VINLAND, Wis. — Reclaimed wood walls and cafe-style collaborative working areas are part of a $7 million renovation giving some employees at J. J. Keller & Associates near Neenah new working spaces.

The project is not only an update and enhancement to one of the buildings on the campus. It's also part of the company's retention and attraction efforts.

"We're growing 8 to 10 percent a year and we needed additional space, but we wanted space that's going to attract and retain associates," Amy Sabourin, Keller's vice present of human resources and associate services, said to the Green Bay Press-Gazette. "We ended up in this new space probably removing 50 workstations to add collaboration, and that was important."

J. J. Keller specializes in safety and regulatory products, including electronic logs for the trucking industry, and consulting services.

Work on the renovation — covering 65,000 square feet and two stories of the 48-year-old Vinland Building — got underway in 2017 and wrapped up at the end of last year. Concrete walls of two buildings within the orignial building came down and former warehouse areas were transformed into open office space, now populated by work stations.

The project included the addition of a 200-foot-long skylight and several collaborative work areas featuring high-top tables and booths, creating a feel like a cafe or coffee shop. Sit-stand desks are also offered to the 250 employees using the upgraded space.

Collaboration is seen as a driver of innovation, Sabourin said.

"We didn't have any of the collaborative space. It was work offices and workstations," she said. "It's open and inviting, yet they're able to concentrate and do their work."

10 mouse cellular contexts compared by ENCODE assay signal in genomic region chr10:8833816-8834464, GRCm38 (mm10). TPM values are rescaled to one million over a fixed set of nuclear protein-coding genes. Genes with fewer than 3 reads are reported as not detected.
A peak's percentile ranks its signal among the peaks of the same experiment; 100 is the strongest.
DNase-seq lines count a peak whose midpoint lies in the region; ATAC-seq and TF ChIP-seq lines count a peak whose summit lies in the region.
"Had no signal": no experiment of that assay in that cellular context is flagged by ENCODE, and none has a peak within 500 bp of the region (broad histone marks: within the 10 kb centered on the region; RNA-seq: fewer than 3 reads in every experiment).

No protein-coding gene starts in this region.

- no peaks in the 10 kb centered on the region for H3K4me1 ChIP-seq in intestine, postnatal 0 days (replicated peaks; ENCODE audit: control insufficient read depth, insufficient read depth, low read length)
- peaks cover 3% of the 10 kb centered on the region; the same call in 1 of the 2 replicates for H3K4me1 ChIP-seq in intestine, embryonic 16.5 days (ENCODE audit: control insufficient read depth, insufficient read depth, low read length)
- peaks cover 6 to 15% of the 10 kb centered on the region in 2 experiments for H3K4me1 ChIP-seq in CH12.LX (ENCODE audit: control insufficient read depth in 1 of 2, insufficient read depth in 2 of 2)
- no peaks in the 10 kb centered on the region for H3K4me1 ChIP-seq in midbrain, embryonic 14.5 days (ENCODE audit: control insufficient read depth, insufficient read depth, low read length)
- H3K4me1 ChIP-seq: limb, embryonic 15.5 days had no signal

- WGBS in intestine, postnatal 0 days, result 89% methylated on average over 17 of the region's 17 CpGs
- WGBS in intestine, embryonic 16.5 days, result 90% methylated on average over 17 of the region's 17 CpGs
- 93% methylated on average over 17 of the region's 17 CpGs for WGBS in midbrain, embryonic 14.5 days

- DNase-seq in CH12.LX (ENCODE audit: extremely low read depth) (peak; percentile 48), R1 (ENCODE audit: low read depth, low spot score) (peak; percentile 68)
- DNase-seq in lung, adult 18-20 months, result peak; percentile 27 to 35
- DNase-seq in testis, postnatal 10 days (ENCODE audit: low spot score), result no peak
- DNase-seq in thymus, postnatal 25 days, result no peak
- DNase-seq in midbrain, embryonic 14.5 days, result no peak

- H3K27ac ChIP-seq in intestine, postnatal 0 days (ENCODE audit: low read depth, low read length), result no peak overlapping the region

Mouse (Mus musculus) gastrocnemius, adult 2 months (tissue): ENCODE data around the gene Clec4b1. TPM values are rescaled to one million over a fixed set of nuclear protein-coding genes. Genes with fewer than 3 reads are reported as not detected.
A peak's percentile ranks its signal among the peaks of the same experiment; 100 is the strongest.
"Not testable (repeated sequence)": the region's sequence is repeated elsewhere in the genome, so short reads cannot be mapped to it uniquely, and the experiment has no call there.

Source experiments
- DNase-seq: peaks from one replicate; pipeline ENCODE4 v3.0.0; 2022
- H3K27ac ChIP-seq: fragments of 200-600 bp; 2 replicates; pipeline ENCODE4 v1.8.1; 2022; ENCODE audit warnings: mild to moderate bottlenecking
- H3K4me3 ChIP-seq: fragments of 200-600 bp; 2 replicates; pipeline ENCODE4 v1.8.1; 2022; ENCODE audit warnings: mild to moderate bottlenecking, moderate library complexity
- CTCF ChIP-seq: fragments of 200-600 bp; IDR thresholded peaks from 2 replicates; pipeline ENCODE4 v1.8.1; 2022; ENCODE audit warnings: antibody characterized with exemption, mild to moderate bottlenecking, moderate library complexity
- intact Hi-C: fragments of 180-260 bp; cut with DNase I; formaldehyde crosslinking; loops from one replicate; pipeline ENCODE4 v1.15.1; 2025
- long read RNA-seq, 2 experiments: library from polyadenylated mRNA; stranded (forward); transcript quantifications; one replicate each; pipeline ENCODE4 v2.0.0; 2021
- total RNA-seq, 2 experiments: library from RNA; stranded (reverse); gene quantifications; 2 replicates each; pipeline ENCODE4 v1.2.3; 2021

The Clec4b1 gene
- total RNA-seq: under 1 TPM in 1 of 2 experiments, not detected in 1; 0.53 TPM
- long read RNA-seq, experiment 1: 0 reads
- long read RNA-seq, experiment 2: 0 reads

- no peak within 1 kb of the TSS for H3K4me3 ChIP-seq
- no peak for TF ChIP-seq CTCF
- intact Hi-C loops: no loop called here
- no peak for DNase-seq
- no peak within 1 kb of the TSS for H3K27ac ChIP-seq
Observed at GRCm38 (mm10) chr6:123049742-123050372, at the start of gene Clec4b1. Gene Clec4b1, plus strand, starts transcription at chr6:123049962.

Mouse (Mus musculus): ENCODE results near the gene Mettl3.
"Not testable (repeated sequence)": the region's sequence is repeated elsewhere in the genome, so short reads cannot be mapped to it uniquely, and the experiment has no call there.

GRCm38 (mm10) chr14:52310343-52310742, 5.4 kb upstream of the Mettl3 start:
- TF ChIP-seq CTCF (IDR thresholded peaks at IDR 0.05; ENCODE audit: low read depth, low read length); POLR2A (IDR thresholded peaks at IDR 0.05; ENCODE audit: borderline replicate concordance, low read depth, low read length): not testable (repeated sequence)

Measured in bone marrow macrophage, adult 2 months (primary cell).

J.J. Keller worked with Keller, Inc. — an unrelated business — on the design and renovation.

Workers and workspaces have, and are changing, as are the expectations of employees.

Ian Griffiths, president of Berners-Schober, a Green Bay architecture, engineering and design firm, said businesses are looking at providing revamped workspaces with more daylight, co-working areas, amenities and ergonomically sound work environments, particularly as the labor market has tightened.

"I think there's an expectation from employees that their work environment is going to be conducive, professional and more tailored to the employee than it ever used to be," he said.

The business is not connected with the J.J. Keller project.

Does workplace design make a difference?

"I think there's a better chance at recruiting and retention," Griffiths said. "As the number of employees in the workforce gets tighter and tighter, everyone is trying to retain the ones they have. A lot of it comes down to not only the work environment, but also how you treat people."

Work on Keller's "innovation center" is ongoing, and renovation and expansion of additional spaces are planned. Technology solutions continue to be an important part of business located in the renovated areas.

J. J. Keller has 1,425 employees and is continuing to grow its workforce in areas like sales and consulting. Like other businesses around the state and nation, it's searching for people with computer and information technology skills.

That's jobs like software developers and architects and people versed in quality assurance.

Sabourin anticipates the workplace will continue to evolve with a focus on employees.

"It's being flexible and not being too rules driven and constructive," she said. "Engaged associates are going to be more innovative associates."

An AP Member Exchange shared by the Green Bay Press-Gazette.